Where Could Is Used?

Can V could?

‘Can’ is a modal verb, which is used with the main verb to express the ability of a person or thing in doing something.

On the other extreme, ‘could’ is the past participle or second form of the verb, which is used with the main verb to talk about a past the ability of an individual in doing something..

Could uses in English?

“Could” is a modal verb used to express possibility or past ability as well as to make suggestions and requests. “Could” is also commonly used in conditional sentences as the conditional form of “can.” Examples: Extreme rain could cause the river to flood the city.

Can could tenses?

The verb can is used to say that someone or something is able to do something. … It doesn’t have all of the tenses that verbs usually have. It has the simple past tense could, but no past participle. When a past participle is needed, the expression be able to is used instead.

Is went a present tense?

Went is the past tense of go. Gone is the past participle of go. If you aren’t sure whether to use gone or went, remember that gone always needs an auxiliary verb before it (has, have, had, is, am, are, was, were, be), but went doesn’t. I could have gone to the store yesterday.

Could uses and examples?

We use could to show that something is possible, but not certain:They could come by car. (= Maybe they will come by car.) … It can be very cold here in winter. … That can’t be true. … It’s ten o’clock. … It could be very cold there in winter. … They know the way here. … She can speak several languages. … I can see you.More items…

Could is past or present?

Could is used for past and future instances, or sometimes in the present tense (although in the present tense it is normally describing a possibility or is part of a question). For example, She spoke so fast that I could not hear her, or, he could do it if he chooses to. In the present, we use can.

Could found or could find?

So, you indeed should have used “could find”. The modal verb, can is already in its paste-form: could. So you don’t need to change also find.

Could you VS would you?

But I would suppose that “would” is more polite, because it expresses the idea of probability, and of willingness, and of the desire that something be done, whereas “could” is more in the realm of ability (yes I can). And according to the American Heritage Dictionary, “would” is used to make a polite request.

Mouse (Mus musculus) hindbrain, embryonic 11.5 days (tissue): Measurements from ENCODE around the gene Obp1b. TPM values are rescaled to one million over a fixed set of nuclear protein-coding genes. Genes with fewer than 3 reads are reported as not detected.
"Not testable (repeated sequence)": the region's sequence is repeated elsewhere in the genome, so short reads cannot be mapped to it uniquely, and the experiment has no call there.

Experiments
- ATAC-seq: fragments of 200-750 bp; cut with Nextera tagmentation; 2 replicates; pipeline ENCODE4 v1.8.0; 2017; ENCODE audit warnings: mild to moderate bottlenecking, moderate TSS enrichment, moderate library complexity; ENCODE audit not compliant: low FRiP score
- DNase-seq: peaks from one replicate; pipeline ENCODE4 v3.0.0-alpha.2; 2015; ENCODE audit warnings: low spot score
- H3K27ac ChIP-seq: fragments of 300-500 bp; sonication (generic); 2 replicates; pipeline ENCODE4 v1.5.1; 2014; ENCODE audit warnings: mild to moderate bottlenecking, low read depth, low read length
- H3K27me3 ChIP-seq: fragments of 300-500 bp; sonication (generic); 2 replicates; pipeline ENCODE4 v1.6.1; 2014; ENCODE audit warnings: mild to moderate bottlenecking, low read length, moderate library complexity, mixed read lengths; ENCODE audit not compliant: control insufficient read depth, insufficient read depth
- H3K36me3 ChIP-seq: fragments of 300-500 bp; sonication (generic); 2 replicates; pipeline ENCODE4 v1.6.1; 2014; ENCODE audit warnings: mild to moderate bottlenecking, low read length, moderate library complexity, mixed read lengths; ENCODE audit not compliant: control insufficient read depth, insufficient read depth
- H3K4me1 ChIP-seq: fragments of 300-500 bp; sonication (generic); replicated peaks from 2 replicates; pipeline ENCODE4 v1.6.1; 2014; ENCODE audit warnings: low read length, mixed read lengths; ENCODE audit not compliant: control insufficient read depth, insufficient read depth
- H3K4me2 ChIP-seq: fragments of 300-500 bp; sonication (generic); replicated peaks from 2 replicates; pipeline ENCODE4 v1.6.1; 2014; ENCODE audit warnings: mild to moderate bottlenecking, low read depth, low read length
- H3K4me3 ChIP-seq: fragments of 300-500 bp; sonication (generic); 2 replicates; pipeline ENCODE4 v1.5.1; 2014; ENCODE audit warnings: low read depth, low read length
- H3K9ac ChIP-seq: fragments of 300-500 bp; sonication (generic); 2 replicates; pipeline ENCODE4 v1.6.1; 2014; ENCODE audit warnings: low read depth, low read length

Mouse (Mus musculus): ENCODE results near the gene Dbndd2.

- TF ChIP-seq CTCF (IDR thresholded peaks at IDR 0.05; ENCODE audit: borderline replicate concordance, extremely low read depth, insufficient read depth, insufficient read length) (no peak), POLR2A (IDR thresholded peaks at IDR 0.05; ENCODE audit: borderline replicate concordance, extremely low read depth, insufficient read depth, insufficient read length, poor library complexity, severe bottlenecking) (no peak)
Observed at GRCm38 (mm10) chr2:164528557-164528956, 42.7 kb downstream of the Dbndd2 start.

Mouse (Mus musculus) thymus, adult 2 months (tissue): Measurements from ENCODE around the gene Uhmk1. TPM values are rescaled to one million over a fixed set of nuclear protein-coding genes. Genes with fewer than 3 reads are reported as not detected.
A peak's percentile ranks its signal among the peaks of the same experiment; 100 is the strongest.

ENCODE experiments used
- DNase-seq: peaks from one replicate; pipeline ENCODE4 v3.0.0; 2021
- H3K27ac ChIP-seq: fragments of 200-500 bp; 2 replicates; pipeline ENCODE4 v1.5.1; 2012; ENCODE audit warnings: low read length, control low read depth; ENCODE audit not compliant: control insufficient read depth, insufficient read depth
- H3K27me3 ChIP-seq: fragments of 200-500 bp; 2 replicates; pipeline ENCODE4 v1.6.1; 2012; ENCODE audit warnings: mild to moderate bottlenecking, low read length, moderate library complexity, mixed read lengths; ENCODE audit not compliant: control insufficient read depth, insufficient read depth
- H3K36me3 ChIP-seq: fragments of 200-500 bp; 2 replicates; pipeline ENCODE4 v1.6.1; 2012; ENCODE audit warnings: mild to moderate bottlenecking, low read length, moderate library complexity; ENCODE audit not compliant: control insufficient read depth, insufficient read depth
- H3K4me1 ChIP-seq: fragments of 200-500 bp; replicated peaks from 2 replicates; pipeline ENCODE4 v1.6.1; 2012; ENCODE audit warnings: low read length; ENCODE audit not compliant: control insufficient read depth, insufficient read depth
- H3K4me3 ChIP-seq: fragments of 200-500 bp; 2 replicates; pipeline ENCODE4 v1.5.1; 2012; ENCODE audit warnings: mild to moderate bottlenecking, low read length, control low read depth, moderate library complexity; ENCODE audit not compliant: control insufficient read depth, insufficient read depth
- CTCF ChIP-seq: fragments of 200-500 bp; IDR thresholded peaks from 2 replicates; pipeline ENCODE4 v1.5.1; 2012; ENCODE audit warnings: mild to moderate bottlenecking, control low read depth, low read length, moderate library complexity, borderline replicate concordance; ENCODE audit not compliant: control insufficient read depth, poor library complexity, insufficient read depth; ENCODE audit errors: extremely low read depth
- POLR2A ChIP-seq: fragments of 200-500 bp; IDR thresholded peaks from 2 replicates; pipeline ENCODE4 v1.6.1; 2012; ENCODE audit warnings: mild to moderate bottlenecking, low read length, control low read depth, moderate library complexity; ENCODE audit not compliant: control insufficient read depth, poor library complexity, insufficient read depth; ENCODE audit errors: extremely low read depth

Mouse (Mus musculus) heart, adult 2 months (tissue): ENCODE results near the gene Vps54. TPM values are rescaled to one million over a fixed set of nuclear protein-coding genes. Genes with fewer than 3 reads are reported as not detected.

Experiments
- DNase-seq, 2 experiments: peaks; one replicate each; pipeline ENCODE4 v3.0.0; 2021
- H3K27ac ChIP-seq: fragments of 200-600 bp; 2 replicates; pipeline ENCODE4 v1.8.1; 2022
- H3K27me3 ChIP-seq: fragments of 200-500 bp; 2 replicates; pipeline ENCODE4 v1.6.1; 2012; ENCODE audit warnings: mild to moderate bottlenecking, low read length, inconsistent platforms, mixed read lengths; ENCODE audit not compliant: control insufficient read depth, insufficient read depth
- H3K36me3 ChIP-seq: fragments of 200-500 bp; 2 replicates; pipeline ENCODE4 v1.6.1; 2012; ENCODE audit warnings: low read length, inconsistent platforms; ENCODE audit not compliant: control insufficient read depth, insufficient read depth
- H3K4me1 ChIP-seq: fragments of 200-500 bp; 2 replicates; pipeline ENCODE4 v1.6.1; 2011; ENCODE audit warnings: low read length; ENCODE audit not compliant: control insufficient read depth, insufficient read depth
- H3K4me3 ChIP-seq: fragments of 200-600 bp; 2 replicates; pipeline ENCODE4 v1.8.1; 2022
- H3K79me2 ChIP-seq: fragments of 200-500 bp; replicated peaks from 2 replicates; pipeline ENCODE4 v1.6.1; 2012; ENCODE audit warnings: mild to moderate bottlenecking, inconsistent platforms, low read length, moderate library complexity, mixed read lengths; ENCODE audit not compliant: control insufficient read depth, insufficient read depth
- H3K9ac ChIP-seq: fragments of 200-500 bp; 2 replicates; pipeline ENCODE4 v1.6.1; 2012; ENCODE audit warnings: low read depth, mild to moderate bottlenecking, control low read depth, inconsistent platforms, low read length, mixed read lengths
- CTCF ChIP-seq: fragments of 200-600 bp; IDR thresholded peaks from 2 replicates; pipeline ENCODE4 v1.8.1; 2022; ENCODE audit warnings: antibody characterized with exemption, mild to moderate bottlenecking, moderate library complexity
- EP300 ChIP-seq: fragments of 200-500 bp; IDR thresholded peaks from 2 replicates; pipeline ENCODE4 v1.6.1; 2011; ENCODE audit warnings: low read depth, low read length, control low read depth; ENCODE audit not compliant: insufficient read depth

Can I have or can I get?

“May I have” is very polite. … “May I have…” is more polite, however most people will just say “Can I get…” Both mean asking for something, and have the same meaning 🙂 “Can I get…” is more natural in almost any case. But if you’re in a more formal setting, use “May I get…” Some examples: 1.

Which is correct could you or can you?

“Could” is the polite form of “can”—so both are correct, but we use them in different situations. We use “can” when we are telling someone to do something. We use “could” when we are making a request. Teacher to students: “Can you please be quiet!”

Could would use?

Could, would, and should are all used to talk about possible events or situations, but each one tells us something different. Could is used to say that an action or event is possible. Would is used to talk about a possible or imagined situation, and is often used when that possible situation is not going to happen.

Can we use could for future?

We often use could to express possibility in the present and the future.

Could I vs Can I?

Could and May A third modal for making polite requests is could. For example, “Could I please have some water?” Could is the past tense of can. However, when asking for permission, could does not have a past tense meaning. Could has the same meaning as may when making requests.

Where could and would is used?

Could is used to say that an action or event is possible. Would is used to talk about a possible or imagined situation, and is often used when that possible situation is not going to happen.

Can and could grammar?

Can, like could and would, is used to ask a polite question, but can is only used to ask permission to do or say something (“Can I borrow your car?” “Can I get you something to drink?”). Could is the past tense of can, but it also has uses apart from that–and that is where the confusion lies.